The situation is not as grim as NC and PDP will like us to believe. In fact, there is ground swell of joy and happiness in Jammu region as far as conduct of these elections is concerned. The situation in valley is also ‘manufactured’ and can easily be brought under control. The Governor’s administration rather than rushing into the elections hurriedly must work towards shaping the environment for the same. The old Panches and Sarpanches must be taken into confidence as they can help in moulding the public opinion. They have certain grievances which must be immediately addressed to:-
- Release of pending honorarium of ex- Panches and Sarpanches from July 2011 to March 2013 (21 months). It is believed that funds are already available.
- SRO-43 for those panches and sarpanches who have been victim of militancy during 2011-2016.
- Fixation of revised honorarium.
- Incorporation of 73rd and 74th constitutional amendments in J&K Panchayat Raj Act 1989.
The Displaced Kashmiri Pandits have been denied the right to vote at their present place of residence as was done in case of Parliamentary and state elections. This anomaly needs to be corrected before holding the elections.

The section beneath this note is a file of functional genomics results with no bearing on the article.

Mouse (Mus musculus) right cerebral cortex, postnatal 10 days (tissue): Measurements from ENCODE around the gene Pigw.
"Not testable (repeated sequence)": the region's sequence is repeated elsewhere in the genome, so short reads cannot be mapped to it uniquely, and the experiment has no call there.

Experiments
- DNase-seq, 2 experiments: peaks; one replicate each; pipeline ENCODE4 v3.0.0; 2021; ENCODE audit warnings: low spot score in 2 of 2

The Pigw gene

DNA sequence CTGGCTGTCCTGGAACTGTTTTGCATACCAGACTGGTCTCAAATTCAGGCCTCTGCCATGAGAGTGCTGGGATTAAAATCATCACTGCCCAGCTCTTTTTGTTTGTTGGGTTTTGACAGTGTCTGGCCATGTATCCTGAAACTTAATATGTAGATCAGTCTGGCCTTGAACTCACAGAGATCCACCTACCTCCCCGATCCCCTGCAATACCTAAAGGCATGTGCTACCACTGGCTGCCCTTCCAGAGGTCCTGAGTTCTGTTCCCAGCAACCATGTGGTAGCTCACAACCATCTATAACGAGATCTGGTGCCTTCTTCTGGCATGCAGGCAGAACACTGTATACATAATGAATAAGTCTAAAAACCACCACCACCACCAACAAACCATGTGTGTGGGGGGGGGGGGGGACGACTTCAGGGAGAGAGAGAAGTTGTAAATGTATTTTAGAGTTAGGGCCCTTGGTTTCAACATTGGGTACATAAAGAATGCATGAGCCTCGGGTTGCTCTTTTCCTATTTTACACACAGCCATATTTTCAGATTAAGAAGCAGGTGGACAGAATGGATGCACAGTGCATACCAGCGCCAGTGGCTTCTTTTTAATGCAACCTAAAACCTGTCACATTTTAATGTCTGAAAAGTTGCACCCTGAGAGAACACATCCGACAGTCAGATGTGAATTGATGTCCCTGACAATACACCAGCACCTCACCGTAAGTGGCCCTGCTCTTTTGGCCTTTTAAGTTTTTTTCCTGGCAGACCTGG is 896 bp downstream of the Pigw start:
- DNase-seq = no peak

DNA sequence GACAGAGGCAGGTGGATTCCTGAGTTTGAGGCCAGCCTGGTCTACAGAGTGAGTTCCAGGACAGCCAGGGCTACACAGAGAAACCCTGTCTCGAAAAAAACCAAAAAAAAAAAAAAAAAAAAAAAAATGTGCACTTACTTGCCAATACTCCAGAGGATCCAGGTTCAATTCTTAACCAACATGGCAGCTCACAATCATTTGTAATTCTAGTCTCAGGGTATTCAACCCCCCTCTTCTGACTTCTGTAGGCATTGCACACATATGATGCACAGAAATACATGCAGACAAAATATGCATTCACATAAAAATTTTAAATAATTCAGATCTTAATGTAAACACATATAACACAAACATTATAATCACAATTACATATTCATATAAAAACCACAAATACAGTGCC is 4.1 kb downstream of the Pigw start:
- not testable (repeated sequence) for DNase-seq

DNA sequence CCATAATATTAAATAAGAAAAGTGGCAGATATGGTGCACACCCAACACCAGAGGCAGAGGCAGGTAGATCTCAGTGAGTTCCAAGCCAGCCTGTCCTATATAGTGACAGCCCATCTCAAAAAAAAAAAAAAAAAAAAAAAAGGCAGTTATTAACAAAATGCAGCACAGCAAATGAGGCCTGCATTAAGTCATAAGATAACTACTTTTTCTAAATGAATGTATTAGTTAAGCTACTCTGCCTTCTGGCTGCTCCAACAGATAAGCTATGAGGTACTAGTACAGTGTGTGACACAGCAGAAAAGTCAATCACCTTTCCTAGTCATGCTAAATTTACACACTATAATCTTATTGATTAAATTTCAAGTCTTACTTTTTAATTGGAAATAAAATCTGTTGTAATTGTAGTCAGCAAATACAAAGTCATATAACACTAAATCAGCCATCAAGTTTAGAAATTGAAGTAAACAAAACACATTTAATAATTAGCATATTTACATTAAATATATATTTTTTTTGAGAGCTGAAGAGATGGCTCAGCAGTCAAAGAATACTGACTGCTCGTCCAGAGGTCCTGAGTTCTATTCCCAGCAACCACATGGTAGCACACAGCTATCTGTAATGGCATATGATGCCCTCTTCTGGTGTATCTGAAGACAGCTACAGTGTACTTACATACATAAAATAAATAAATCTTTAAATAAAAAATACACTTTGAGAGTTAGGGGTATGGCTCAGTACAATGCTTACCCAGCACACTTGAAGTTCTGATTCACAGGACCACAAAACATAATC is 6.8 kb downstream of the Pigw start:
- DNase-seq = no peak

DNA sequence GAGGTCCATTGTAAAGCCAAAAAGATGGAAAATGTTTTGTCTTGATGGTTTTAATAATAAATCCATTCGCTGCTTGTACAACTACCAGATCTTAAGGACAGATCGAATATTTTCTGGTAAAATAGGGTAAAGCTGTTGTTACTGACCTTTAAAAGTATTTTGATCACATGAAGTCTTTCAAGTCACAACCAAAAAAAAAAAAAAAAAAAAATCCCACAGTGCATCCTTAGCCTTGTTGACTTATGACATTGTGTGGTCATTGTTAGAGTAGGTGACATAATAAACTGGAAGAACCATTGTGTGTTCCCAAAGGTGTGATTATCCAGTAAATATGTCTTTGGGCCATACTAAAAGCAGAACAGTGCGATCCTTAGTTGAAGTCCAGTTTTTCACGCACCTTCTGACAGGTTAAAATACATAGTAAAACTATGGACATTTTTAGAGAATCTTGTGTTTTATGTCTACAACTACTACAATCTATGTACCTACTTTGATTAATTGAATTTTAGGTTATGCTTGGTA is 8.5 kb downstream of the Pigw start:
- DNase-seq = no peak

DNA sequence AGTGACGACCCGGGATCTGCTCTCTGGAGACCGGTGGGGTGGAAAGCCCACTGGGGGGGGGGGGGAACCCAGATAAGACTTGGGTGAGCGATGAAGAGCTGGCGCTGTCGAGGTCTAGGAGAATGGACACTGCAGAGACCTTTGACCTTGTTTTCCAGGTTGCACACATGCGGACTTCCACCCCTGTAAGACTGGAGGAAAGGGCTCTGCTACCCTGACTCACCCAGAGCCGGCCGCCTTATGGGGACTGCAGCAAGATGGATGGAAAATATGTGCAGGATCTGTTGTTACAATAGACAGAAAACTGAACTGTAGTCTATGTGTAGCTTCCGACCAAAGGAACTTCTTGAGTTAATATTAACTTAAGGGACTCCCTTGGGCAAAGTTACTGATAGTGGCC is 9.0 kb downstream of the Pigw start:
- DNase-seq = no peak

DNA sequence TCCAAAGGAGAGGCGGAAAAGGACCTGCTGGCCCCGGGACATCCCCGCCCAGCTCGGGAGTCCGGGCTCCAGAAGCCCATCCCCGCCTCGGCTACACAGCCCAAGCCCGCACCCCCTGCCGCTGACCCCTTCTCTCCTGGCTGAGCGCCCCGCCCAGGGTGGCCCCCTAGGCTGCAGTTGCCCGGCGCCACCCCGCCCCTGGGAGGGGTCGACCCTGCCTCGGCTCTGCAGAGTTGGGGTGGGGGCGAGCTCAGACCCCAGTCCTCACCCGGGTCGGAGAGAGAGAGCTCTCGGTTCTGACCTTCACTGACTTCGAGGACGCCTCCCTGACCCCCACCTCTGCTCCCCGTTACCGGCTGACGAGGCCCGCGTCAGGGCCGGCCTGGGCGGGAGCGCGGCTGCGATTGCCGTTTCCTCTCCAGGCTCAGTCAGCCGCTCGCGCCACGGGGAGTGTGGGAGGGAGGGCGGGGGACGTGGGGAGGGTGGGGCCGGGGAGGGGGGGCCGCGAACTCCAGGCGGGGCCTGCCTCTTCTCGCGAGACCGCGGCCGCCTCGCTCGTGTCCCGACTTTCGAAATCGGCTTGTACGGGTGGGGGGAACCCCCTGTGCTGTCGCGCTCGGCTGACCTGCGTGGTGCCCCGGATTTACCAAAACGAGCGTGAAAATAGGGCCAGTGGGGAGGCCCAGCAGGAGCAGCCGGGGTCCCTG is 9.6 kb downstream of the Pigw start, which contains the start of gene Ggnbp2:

Also, a number of wards in Municipalities have been reserved for SC candidates with almost nil or very meagre SC population residing in these wards. It also needs to be rectified.
The government should not succumb to the pressure of Kashmir-centric parties as it will embolden them to promote the separatist agenda with more vigour. It is right time to marginalise them by creating a third front by exploiting the growing disenchantment for the existing parties as well as the dynastic rule.
All those who wish to join the democratic process to encourage grass-roots level democracy in the State should be provided adequate protection during and after the elections particularly in the disturbed areas. The experience in this aspect in the past has not been good.